Advanced Search

Learn About The Holocaust

Special Collections

My Saved Research




Skip to main content

John and Barbara Helman papers

Document | Digitized | Accession Number: 2006.165.2

Search this record's additional resources, such as finding aids, documents, or transcripts.

No results match this search term.
Check spelling and try again.

results are loading

0 results found for “keyward

    John and Barbara Helman papers

    Please select from the following options:


    The John and Barbara Helman papers consist of biographical materials and photographs documenting the Helman and Wiewióra families from Łódź, John and Barbara’s survival of the Łódź ghetto, John’s survival of the Auschwitz and Görlitz concentration camps, and the couple’s postwar marriage and refugee and immigration status.

    Biographical materials include identification papers, certificates, and correspondence documenting John’s status as a survivor of the Łódź ghetto, Auschwitz, and Görlitz; his marriage to Bronia Wiewióra; her survival of the Łódź ghetto; and the couple’s refugee and immigrant status.

    Photographs depict Barbara and John Helman, their young children, and their relatives including John’s sisters Roszja and Elka and brother Shlomo, and Barbara’s brother and sister-in-law, David and Bluma (nee Jangerson), another brother, Yael, cousins Oscar and Sam (Szlamek) Pakin; and aunt Laja Pakin. This series also includes a photograph of Barbara’s friend Bella Pruszynowska (who married Albert Peters) stading with a group in the Łódź ghetto, a photograph of the Jewish Committee of Hannover, including Rabbi Abraham Lipshitz, and a copy print of Chaim Rumkowski and Hans Biebow in the Łódź Ghetto. Most of the photographs were taken in Łódź before the war, in the Łódź ghetto, or in Hannover after the war.
    after the war.
    inclusive:  1937-1951
    Credit Line
    United States Holocaust Memorial Museum Collection, Gift of Carol Stulberg
    Collection Creator
    John Helman
    Barbara Helman
    John (Janek) Helman (1909‐2002) was born in Łódź to Szmaja (1868‐1938) and Rywka (1895‐1943) Helman. He had his six brothers and sisters. He fled Łódź after the German invasion and again after the formation of the Łódź ghetto but eventually joined his family in the ghetto and worked hauling human waste. He was beaten and suffered a spinal injury in the ghetto, and his mother died there in 1943. When the ghetto was liquidated in 1944, he was deported to Auschwitz with his sister, Elka, and her son. Elka was killed at Auschwitz, and her son was presumably killed there as well. Two weeks after his arrival, John was transferred to the Görlitz concentration camp, where he worked in a tank factory, suffered a foot injury, and had his foot amputated. He was liberated from Görlitz in 1945 by the Soviet Army and returned to Łódź. Among his family, only he and one brother, Tevye, and one sister, Laja (married name Pakin), survived the war. He traveled to the Bergen‐Belsen displaced persons camp to find his sister and also found Bronia Wiewióra, whom he had known before the war. The couple married, moved to Hannover, had two children, Carol and Joseph, and immigrated to the United States in 1950.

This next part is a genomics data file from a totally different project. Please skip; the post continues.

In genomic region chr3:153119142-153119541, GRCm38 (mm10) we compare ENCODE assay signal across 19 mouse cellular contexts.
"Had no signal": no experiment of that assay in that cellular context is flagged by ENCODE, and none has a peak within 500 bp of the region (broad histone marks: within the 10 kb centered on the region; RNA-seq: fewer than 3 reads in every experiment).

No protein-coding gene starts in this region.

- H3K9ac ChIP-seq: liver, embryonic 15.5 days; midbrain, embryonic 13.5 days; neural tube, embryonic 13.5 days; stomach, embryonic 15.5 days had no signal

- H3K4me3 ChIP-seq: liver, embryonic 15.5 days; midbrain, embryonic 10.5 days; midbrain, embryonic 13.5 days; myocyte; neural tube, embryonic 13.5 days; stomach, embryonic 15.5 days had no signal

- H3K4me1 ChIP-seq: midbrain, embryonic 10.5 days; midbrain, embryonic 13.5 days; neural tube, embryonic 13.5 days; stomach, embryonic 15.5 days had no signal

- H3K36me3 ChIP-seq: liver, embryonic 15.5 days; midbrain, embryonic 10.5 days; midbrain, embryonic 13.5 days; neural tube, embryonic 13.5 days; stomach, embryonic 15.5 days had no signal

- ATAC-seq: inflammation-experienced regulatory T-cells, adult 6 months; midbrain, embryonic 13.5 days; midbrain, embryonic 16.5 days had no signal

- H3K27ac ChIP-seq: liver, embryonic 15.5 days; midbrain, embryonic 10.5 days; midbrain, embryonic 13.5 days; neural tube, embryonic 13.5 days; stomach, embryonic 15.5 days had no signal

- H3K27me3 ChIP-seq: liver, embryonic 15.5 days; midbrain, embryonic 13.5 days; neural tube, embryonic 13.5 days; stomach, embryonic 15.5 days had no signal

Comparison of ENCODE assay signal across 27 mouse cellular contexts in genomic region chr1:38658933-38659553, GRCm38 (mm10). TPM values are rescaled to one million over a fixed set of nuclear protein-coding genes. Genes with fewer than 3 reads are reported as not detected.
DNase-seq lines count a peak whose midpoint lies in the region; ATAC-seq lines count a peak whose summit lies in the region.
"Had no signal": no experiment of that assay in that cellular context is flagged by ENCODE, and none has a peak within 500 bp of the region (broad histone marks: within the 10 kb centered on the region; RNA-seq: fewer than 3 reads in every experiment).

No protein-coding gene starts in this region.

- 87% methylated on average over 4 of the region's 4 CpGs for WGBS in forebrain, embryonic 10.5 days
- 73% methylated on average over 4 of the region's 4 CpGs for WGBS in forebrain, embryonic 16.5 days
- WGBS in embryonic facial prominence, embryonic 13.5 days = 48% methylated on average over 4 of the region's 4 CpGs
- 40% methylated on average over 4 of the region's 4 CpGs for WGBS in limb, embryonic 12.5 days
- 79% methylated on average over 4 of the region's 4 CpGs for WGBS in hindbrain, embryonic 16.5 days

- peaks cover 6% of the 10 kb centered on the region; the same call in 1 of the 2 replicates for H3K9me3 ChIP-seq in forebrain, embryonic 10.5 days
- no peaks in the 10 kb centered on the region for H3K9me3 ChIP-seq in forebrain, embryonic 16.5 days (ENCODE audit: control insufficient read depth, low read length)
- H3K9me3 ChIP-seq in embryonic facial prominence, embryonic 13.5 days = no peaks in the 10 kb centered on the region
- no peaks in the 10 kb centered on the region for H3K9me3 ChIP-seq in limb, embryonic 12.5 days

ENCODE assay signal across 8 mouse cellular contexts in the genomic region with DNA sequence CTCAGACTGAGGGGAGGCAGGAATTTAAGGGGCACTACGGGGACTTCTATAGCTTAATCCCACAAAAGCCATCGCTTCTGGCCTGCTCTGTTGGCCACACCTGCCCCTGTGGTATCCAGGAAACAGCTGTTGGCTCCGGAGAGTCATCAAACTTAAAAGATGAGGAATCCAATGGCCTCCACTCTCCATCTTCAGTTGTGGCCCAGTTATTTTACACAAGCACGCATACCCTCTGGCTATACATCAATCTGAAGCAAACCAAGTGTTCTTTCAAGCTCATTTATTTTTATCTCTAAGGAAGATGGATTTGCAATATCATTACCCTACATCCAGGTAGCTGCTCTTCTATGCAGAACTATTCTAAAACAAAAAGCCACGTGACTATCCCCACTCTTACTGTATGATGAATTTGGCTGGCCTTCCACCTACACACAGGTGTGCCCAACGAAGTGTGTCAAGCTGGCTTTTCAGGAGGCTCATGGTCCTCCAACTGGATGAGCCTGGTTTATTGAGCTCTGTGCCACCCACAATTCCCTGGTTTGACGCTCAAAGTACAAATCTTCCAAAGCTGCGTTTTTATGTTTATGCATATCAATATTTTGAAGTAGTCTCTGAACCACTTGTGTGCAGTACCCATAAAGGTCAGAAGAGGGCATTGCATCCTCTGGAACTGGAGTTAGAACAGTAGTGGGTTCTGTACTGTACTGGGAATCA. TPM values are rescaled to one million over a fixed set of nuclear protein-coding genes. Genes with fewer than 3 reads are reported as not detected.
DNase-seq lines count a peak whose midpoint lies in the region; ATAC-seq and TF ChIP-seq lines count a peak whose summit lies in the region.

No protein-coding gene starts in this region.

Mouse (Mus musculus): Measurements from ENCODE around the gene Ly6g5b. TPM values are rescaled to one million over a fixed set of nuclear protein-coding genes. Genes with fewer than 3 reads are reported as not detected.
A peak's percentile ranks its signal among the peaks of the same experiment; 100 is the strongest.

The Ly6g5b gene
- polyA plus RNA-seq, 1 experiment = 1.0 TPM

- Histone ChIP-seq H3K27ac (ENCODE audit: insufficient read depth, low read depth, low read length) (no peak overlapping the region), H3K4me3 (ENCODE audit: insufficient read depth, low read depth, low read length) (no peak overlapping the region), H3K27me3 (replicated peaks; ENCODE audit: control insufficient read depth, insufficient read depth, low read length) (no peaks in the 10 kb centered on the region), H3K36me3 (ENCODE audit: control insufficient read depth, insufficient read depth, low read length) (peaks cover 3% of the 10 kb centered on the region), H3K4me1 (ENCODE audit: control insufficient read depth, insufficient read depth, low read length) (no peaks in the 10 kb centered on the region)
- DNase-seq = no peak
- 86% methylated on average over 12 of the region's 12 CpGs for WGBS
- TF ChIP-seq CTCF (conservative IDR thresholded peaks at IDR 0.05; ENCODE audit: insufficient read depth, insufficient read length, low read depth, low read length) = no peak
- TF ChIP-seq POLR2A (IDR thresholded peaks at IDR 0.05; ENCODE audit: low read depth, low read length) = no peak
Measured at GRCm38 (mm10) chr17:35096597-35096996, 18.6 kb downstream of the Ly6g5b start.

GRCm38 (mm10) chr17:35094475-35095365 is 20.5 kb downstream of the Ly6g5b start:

Barbara Helman (1919-1988) was born Bronia Wiewióra in Łódź and survived the Łódź ghetto, Auschwitz, Salzwedel, and Bergen-Belsen. Her parents, Abram Josef (1879-1944) and Kraindla (1972-1944), are believed to have been killed at Auschwitz. She found acquaintance John Helman at the Bergen‐Belsen displaced persons camp and married him. The couple moved to Hannover, had two children, Carol and Joseph, and immigrated to the United States in 1950.

    Physical Details

    German English Hebrew
    4 folders
    System of Arrangement
    The John and Barbara Helman papers are arranged as two series: I. Biographical materials, 1945-1951, II. Photographs, 1937-1948

    Rights & Restrictions

    Conditions on Access
    There are no known restrictions on access to this material.
    Conditions on Use
    The donor, source institution, or a third party has asserted copyright over some or all of the material(s) in this collection. You do not require further permission from the Museum to use this material. The user is solely responsible for making a determination as to if and how the material may be used.

    Keywords & Subjects

    Administrative Notes

    Carol Stulberg donated the John and Barbara Helman papers to the United States Holocaust Memorial Museum in 2006, 2007, 2015, and 2017. The accessions previously cataloged as 2006.165.1, 2007.251.1, and 2017.563.1 have been incorporated into this collection.
    Funding Note
    The cataloging of this collection has been supported by a grant from the Conference on Jewish Material Claims Against Germany.
    Primary Number
    Record last modified:
    2023-04-11 09:57:03
    This page: